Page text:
Charles Bukowski has been called one of the most original voices in modern American literature. Bukowski lived in Los Angeles and wrote about the city's ordinary people and its underside - its prostitutes, pimps and alcoholics. The writer died in 1994, but, an exhibition at the Huntington Library celebrates his legacy.
The Huntington Library is home to many literary treasures - first editions of Shakespeare, a Gutenberg Bible, Benjamin Franklin's hand-written autobiography, and the Ellesmere Manuscript, an early copy of Geoffrey Chaucer's Canterbury Tales.
The Library is also home to the collected papers of Los Angeles writer Charles Bukowski, and through February 14, it will house an exhibition containing Bukowski memorabilia, first editions and photographs.
Sue Hodson, the curator of literary manuscripts, says that surprises people.
"Bukowski was so rough-edged, and so much of the Huntington, we are staid, we are traditional, we are old-fashioned," said Hodson. "We are a pretty conservative institution, yet he is not as big a stretch as we might think initially. If you look back at earlier British and American literature, Geoffrey Chaucer, some of the Canterbury Tales are extremely raw. They are bawdy. They are great fun. They're enormously funny. And they are not that far off from what Bukowski was writing about sometimes."
Hodson reminds listeners that Shakespeare also reveled in low-brow humor in many of his plays.
Bukowski had an abusive childhood, and as an adult, he moved from one menial job to another while devoting himself to writing. He drank heavily at times, but became a prolific author and recounted his experiences in autobiographical novels and poems.
He was published by small literary presses, but Hodson says Bukowski gradually built a following of readers.
"He wrote about common men and women, people who just wanted to survive in an unforgiving world," she said. "He also wrote about the cast-offs of society, the prostitutes, the pimps, the drunks, the gamblers, the lay-abouts. Those were his people. He was among them for much of his life."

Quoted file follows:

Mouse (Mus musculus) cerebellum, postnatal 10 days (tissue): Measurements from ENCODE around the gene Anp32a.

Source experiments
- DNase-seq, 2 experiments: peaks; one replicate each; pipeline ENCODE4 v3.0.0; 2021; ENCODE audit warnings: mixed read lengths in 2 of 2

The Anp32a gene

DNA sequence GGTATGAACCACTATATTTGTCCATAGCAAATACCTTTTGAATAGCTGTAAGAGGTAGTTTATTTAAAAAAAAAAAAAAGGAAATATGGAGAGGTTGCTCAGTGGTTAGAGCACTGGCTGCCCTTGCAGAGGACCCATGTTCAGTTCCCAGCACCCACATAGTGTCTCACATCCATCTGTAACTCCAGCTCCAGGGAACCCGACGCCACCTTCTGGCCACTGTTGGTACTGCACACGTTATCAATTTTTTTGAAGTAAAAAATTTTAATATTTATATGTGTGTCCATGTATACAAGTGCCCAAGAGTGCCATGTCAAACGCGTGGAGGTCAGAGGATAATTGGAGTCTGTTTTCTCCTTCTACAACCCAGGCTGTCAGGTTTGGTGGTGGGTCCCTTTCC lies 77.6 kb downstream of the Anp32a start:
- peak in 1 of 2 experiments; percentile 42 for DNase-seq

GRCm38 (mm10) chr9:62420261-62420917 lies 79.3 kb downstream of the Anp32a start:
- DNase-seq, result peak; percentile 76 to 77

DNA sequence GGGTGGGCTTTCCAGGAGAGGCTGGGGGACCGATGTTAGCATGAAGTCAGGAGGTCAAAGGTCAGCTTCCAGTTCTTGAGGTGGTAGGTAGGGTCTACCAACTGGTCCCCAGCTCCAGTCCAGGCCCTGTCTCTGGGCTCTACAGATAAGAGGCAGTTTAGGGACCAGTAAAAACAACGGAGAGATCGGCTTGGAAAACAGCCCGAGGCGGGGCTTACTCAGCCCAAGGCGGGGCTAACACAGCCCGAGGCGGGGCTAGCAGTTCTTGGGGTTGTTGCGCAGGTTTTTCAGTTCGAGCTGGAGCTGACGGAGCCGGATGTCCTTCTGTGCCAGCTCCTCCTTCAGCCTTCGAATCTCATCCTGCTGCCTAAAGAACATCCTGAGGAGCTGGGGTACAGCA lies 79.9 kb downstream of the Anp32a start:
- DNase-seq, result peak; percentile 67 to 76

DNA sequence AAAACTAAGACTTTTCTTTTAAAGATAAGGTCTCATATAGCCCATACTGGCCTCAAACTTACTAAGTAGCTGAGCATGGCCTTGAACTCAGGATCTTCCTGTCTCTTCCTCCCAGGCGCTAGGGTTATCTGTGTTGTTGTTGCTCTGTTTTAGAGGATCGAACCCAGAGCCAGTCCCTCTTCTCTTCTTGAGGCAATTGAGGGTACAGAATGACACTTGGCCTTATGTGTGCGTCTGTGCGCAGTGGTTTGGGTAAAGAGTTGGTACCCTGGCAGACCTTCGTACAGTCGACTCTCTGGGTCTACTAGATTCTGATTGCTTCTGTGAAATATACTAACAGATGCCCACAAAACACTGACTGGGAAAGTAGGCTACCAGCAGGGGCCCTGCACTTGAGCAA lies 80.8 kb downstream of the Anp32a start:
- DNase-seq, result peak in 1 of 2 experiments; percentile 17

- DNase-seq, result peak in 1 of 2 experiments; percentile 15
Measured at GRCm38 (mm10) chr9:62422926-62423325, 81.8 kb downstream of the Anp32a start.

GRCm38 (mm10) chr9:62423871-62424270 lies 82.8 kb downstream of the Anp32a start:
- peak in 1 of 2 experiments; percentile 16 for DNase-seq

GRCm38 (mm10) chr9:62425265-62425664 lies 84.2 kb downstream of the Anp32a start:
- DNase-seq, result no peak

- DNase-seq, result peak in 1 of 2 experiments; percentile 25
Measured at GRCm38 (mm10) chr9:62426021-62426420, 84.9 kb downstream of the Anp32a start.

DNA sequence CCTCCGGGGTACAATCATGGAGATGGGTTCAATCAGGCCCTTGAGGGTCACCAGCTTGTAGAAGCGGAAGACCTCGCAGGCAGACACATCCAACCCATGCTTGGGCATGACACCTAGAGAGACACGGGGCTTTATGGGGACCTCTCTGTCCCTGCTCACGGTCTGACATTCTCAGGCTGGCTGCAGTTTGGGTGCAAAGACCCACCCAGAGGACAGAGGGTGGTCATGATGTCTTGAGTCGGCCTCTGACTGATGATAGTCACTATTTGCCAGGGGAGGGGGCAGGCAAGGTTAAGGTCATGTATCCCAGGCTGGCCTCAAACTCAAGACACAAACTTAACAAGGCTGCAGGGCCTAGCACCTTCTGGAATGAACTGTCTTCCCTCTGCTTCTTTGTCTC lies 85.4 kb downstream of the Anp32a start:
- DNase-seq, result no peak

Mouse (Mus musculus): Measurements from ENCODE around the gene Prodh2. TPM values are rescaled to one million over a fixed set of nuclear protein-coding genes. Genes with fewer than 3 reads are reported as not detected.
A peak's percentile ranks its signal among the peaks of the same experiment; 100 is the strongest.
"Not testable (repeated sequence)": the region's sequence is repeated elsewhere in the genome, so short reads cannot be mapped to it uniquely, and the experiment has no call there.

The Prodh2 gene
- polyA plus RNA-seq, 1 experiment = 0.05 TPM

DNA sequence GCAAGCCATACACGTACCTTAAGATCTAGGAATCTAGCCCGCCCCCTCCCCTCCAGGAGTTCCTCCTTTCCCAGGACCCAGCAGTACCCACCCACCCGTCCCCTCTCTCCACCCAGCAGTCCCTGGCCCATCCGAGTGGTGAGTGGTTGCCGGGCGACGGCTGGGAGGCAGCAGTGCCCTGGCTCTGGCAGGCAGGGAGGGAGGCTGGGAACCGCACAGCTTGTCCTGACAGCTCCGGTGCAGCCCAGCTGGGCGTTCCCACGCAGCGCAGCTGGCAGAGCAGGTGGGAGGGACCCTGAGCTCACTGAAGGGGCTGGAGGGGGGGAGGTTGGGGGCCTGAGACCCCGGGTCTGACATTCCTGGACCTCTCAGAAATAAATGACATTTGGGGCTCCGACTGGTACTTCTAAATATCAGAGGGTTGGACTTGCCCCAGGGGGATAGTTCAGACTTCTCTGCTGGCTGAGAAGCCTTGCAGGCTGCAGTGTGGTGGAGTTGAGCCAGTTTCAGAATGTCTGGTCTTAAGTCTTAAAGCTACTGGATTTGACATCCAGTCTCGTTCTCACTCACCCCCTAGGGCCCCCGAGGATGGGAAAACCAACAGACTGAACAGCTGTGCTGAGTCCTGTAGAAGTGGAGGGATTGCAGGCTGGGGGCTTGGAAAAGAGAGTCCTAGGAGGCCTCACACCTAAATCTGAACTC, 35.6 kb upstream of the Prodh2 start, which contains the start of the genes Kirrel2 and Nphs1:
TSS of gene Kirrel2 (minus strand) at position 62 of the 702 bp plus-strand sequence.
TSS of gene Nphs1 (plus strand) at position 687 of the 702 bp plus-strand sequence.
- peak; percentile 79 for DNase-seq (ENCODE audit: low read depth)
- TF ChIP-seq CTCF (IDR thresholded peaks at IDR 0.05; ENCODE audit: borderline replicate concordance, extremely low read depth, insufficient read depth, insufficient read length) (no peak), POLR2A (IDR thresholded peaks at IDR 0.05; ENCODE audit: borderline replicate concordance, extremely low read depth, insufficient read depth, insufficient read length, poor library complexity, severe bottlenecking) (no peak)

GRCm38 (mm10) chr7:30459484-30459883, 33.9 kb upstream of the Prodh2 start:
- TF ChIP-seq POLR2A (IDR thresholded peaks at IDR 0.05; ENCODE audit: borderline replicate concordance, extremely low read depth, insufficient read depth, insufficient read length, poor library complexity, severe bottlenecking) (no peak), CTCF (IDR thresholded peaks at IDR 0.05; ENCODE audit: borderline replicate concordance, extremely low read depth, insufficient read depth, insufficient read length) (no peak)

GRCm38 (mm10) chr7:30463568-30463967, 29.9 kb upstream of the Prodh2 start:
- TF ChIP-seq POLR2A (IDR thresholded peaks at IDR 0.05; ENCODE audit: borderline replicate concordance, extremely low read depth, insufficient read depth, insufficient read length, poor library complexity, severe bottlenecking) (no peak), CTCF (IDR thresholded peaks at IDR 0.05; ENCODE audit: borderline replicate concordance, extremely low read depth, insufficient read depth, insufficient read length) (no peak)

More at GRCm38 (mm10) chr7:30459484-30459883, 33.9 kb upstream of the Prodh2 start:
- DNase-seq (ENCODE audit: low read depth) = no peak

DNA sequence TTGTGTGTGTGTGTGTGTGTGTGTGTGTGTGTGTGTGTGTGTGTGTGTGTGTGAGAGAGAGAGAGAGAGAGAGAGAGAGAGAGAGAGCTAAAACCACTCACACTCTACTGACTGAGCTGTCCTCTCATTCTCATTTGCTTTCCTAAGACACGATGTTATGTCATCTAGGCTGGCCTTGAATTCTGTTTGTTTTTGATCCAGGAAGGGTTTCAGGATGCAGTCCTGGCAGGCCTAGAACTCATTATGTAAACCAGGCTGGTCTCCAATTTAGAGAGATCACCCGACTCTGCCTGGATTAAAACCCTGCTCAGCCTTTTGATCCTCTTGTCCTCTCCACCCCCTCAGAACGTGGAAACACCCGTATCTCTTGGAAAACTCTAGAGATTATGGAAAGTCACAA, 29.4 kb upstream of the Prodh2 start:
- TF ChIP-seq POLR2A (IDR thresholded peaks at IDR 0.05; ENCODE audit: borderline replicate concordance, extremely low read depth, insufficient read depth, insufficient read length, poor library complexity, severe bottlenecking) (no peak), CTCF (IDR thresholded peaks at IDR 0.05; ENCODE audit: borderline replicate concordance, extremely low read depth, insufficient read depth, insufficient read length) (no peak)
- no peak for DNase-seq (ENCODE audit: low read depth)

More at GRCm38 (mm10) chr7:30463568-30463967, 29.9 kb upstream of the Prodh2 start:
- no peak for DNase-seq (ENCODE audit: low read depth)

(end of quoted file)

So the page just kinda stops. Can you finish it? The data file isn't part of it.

Bukowski also found fans in Hollywood, and counted among his friends the actors Sean Penn and Mickey Rourke. Rourke played the writer in the film Bar-Fly. Bukowski wrote the screenplay, based loosely on his own life.
Another Hollywood admirer, Matt Dillon, starred in the film Factotum, based on a book by Bukowski that was also partly autobiographical.
The writer's widow, Linda Lee Bukowski, says her husband's legendary love of drinking has been exaggerated. She says he was shy and disliked speaking in public, so he often drank to get through public readings. As a result, she says they were often raucous affairs.
Several readings were recorded on videotape, including his last in 1979 in Redondo Beach, California. It was taped by producer Jon Monday, who has since released the recording on DVD under the title The Last Straw.
Linda Lee Bukowski says the writer liked to gamble and bet at the racetrack, while she spent time at the Huntington Library gardens.
"I would drive up and drop him off at Santa Anita racetrack," said Linda Lee Bukowski. "And then I'd come over here, spend the afternoon in the garden, and then go meet him just before the ninth race, and make a little bet, watch the race and drive on home to San Pedro."
She says this research library, with its literary treasures and just a short drive from the racetrack, is a perfect place for Bukowski's papers.
"This to me is his element, just as much as sitting in his typing room," she said.
Curator Sue Hodson says writer had his soft side. He once nursed an injured cat to health and wrote a poem about it.
"It is the most beautiful poem," she said. "It is really loving and it is very sweet. And it shows you a different side of Bukowski."
But while the poem is touching, its title, like much of Bukowski's raw poetry and prose, cannot be repeated on the radio.
Hodson says Bukowski found an international audience. He once received a letter from an Australian convict who said the author's works were the only books passed from cell to cell. Bukowski called it the highest praise he could ever earn from one of his readers.